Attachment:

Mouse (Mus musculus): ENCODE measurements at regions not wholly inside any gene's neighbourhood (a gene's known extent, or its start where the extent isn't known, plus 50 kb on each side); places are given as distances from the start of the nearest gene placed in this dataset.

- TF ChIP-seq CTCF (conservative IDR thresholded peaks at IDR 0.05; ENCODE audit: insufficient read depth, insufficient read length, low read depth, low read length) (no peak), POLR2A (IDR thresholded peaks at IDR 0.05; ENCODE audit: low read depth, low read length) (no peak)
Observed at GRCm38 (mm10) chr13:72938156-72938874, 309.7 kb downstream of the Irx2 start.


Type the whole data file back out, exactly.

Mouse (Mus musculus): ENCODE measurements at regions not wholly inside any gene's neighbourhood (a gene's known extent, or its start where the extent isn't known, plus 50 kb on each side); places are given as distances from the start of the nearest gene placed in this dataset.

- TF ChIP-seq CTCF (conservative IDR thresholded peaks at IDR 0.05; ENCODE audit: insufficient read depth, insufficient read length, low read depth, low read length) (no peak), POLR2A (IDR thresholded peaks at IDR 0.05; ENCODE audit: low read depth, low read length) (no peak)
Observed at GRCm38 (mm10) chr13:72938156-72938874, 309.7 kb downstream of the Irx2 start.